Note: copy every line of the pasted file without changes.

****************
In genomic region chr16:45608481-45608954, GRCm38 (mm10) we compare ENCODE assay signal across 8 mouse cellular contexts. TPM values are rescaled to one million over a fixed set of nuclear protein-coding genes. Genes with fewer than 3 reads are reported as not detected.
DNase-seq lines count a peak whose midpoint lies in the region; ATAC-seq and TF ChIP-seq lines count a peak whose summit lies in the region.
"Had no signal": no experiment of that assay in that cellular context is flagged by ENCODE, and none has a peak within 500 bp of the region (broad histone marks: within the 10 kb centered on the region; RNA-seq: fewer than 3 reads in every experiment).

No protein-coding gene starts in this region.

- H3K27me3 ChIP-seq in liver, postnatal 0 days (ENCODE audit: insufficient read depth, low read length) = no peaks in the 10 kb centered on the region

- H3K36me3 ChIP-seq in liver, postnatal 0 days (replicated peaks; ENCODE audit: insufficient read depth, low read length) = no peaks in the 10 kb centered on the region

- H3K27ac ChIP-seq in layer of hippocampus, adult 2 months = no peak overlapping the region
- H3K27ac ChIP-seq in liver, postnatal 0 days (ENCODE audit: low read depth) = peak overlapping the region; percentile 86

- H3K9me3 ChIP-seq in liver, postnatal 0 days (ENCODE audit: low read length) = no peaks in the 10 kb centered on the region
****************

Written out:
In genomic region chr16:45608481-45608954, GRCm38 (mm10) we compare ENCODE assay signal across 8 mouse cellular contexts. TPM values are rescaled to one million over a fixed set of nuclear protein-coding genes. Genes with fewer than 3 reads are reported as not detected.
DNase-seq lines count a peak whose midpoint lies in the region; ATAC-seq and TF ChIP-seq lines count a peak whose summit lies in the region.
"Had no signal": no experiment of that assay in that cellular context is flagged by ENCODE, and none has a peak within 500 bp of the region (broad histone marks: within the 10 kb centered on the region; RNA-seq: fewer than 3 reads in every experiment).

No protein-coding gene starts in this region.

- H3K27me3 ChIP-seq in liver, postnatal 0 days (ENCODE audit: insufficient read depth, low read length) = no peaks in the 10 kb centered on the region

- H3K36me3 ChIP-seq in liver, postnatal 0 days (replicated peaks; ENCODE audit: insufficient read depth, low read length) = no peaks in the 10 kb centered on the region

- H3K27ac ChIP-seq in layer of hippocampus, adult 2 months = no peak overlapping the region
- H3K27ac ChIP-seq in liver, postnatal 0 days (ENCODE audit: low read depth) = peak overlapping the region; percentile 86

- H3K9me3 ChIP-seq in liver, postnatal 0 days (ENCODE audit: low read length) = no peaks in the 10 kb centered on the region